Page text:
Just a quick tidbit today, but a very useful one.
Ever need to do SELECT Count(*) on a very large table? It can take ages.
Instead, use sp_spaceused
EXEC sp_spaceused 'MyTable'
It returns you a useful result set like
|MyTable||19690290||13637488 KB||3001688 KB||9986416 KB||649384 KB|
Not only does it also give you extra useful information about the table, but it comes back virtually instantly.
name – name of the object requested
rows – the number of rows in the table (or service broker queue)
reserved – the total reserved space for the object
data – amount of space used by the data
index_size – amount of spaced used by indexes in the object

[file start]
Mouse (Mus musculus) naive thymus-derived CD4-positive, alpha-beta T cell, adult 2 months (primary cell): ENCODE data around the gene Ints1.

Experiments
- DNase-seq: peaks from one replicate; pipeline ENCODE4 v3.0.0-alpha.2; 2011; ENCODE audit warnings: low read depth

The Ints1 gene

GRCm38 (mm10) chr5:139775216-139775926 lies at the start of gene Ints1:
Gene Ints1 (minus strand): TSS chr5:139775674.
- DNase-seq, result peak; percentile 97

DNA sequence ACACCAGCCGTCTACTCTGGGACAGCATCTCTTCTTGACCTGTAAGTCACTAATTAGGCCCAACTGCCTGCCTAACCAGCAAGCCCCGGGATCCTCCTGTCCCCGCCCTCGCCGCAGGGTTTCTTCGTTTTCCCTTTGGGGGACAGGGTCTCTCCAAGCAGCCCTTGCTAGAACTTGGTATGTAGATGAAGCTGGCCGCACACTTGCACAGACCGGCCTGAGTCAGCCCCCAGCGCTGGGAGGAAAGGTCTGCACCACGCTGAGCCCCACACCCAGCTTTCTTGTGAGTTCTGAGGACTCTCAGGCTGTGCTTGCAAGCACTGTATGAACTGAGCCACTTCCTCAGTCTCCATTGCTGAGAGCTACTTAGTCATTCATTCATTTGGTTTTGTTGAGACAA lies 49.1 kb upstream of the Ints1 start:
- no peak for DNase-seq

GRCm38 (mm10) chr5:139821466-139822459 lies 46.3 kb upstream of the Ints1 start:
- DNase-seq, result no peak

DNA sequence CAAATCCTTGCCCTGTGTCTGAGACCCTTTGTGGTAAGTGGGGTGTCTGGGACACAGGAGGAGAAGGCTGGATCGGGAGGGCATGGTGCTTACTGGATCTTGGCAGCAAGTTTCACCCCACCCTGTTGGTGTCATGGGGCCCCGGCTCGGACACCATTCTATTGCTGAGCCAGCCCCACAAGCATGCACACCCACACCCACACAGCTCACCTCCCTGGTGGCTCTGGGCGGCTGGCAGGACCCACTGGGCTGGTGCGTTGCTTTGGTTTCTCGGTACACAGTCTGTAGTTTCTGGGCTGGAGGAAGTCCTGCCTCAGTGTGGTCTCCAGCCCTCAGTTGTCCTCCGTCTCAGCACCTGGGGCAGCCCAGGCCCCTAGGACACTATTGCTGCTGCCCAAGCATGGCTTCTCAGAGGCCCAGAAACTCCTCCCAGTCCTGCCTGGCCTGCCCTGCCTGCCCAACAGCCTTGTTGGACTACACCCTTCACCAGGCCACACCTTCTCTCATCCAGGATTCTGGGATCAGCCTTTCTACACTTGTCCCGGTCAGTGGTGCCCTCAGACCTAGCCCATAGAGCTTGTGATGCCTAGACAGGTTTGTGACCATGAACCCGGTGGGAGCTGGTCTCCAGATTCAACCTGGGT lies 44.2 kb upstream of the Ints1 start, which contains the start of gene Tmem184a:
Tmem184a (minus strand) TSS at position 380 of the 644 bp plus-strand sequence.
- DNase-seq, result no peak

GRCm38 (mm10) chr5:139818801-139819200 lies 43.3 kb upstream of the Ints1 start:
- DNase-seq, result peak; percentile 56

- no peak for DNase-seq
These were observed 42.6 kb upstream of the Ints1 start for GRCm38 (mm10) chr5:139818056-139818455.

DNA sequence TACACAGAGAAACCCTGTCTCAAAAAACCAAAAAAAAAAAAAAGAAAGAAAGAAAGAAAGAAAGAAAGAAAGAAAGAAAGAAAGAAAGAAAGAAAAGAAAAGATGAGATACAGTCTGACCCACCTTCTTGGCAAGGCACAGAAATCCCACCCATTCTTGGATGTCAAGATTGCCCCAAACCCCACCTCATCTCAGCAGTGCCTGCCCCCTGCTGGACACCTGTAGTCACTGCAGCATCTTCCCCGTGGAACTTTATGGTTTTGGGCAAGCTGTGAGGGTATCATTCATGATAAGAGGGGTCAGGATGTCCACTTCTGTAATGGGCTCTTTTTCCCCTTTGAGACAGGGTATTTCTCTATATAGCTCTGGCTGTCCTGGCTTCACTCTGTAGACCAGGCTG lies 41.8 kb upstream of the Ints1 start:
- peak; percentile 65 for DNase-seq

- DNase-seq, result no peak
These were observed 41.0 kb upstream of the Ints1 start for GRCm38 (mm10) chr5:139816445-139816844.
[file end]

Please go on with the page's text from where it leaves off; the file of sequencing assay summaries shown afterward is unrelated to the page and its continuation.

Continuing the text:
unused – total space reserved for the object but not yet used
You can also use sp_spaceused without any parameters, and it will return you the stats for the whole database.
Also you can use very old system view:
SELECT rowcnt AS NumberOfRows
WHERE indid IN (0,1) — heap or cluster
AND id = OBJECT_ID(‘YourTableName’)
Thanks Vidas, didn’t know about that one
The problem with using sp_spaceused is that it does not return the schema name in the output and if you need to get the counts for a list of tables with same name belonging to different schema, then you cannot make out which table count it is.
Here are few other ways to get the row counts in SQL Server: http://www.mssqltips.com/sqlservertip/2537/sql-server-row-count-for-all-tables-in-a-database/
Thanks for the link. I tend to use sp_spaceused to get details for a specific schema/table, but yes, if you’re using it to get details on multiple tables then there are better options which include the schema in the result set.